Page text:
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Cat Behavioral Advice by Las Vegas Cat Veterinarians

Destructive Scratching in Cats: Advice from Your Las Vegas Cat Vets

Although we adore our cats, we do not always adore some of their behaviors. Destructive scratching in cats is one of the most frequent complaints from cat owners. We know that cats have an inborn, natural need to scratch, but do they really have to shred the new sofa or drapes? Our Las Vegas cat vets provide some tips for understanding destructive scratching in cats—and ways to redirect your cat's claws to a more acceptable surface. Check out our blog on why cats scratch everything.


Inappropriate Elimination: Screening, Diagnosis and Treatment at Our Cat Hospital

One of the most common complaints our Las Vegas veterinarians, Dr. Terri Koppe, Dr. Cathy Berquist, Dr. Laura Klaassen, and Dr. Alissa McCormick hears at our cat hospital is the problem of inappropriate elimination -- the unexplained inability or refusal of a cat to follow his or her litter box training. There are many possible reasons cats may deviate from their normal litter box routine, ranging from medical problems to emotional stress. Read our blog on Inappropriate Elimination and how to cure this problem.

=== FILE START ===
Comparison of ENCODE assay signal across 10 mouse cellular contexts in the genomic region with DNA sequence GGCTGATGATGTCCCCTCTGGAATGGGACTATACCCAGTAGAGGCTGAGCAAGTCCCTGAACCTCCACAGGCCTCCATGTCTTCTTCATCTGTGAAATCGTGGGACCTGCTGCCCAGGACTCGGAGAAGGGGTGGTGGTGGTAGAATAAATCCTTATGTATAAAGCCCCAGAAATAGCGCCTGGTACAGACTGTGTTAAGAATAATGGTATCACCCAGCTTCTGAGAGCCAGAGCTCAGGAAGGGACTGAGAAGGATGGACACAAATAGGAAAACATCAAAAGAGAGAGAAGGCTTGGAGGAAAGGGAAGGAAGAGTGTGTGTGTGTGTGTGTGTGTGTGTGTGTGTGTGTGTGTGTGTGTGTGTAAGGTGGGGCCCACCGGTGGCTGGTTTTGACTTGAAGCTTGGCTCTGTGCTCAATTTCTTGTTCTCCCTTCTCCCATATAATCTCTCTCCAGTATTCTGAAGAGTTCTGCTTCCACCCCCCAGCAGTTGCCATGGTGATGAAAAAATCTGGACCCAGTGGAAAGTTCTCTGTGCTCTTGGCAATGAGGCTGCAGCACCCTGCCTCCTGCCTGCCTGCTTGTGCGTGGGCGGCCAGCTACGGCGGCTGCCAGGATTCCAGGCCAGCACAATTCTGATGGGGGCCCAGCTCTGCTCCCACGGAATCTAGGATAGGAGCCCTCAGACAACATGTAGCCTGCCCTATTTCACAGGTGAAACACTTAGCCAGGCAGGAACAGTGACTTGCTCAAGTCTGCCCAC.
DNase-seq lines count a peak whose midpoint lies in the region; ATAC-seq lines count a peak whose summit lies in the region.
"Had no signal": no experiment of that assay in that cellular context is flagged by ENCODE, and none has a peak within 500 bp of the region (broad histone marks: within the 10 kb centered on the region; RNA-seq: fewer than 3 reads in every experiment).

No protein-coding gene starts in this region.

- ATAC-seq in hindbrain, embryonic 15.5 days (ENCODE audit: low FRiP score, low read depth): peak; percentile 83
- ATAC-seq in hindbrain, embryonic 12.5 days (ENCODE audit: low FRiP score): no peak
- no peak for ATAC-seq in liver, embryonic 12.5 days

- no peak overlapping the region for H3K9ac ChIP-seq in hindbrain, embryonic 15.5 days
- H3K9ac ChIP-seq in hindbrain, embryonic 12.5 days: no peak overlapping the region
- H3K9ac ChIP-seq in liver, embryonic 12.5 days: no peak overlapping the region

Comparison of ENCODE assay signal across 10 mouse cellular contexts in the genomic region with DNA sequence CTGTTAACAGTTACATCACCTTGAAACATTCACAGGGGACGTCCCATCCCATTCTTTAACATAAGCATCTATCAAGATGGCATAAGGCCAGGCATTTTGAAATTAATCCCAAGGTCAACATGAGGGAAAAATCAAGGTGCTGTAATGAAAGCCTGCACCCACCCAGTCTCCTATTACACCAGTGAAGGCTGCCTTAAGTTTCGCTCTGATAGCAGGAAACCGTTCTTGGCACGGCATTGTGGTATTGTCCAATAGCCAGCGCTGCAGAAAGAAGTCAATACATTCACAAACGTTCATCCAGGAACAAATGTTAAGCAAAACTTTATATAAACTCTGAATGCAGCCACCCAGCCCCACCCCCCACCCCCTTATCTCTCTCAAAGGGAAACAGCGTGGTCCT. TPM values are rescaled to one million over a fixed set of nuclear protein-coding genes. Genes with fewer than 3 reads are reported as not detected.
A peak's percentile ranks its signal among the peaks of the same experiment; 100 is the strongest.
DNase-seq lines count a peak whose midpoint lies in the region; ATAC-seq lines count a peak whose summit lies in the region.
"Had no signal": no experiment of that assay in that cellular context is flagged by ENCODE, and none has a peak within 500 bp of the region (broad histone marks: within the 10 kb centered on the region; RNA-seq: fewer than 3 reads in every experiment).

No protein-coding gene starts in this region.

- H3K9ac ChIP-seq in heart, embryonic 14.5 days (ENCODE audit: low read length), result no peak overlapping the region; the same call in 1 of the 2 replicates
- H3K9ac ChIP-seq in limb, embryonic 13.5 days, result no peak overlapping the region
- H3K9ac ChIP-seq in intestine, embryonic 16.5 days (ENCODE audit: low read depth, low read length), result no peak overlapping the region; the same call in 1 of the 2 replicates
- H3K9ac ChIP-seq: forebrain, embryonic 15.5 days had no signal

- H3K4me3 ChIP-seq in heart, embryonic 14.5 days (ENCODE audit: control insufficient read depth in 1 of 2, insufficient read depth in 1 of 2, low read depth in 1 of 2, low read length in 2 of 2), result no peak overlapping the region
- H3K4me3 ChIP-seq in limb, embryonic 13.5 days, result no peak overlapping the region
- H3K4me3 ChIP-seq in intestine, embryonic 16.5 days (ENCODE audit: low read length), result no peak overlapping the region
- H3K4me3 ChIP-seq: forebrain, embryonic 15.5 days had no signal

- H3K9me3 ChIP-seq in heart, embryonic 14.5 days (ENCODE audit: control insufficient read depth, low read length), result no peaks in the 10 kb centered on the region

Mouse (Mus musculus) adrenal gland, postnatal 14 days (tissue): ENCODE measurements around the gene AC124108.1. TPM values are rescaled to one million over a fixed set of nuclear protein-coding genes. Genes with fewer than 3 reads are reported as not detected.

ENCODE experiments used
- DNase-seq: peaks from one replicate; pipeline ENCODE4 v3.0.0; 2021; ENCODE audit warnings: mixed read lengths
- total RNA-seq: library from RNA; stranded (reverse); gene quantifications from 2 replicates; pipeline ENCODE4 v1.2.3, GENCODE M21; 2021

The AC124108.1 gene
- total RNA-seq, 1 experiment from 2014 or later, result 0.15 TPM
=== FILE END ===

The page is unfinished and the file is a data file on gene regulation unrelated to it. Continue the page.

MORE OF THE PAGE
Feline Aggression: Why Is Your Las Vegas Cat Behaving Aggressively?

Even the most domesticated of cats can behave aggressively under certain circumstances. Health problems, frustration, anxiety, or fear can all trigger acts of feline aggression. Las Vegas pet owners whose cats bite, hiss or scratch at humans or other animals must first determine what underlying cause is behind these behavioral issues. Here at All About Cats Veterinary Hospital, we have many years of experience working with feline patients, and we've developed a detailed understanding what makes cats behave with aggression.


Five Ways to Keep Your Cat's Environment Healthy Safety

Cats thrive when they have a private place where they feel safe and secure. This is because cats are hardwired to look for perceived threats and danger. Provide your cat a perch or cat home where they can retreat if they feel uncomfortable. Some cats prefer their retreat to be elevated above the activity in the room while others prefer to be beneath the action. You can try several options including a cat tree with an elevated perch, shelves mounted to the walls and/or cardboard boxes on the floor or tables. If you have multiple cats, you should at least have an elevated safe space for each cat.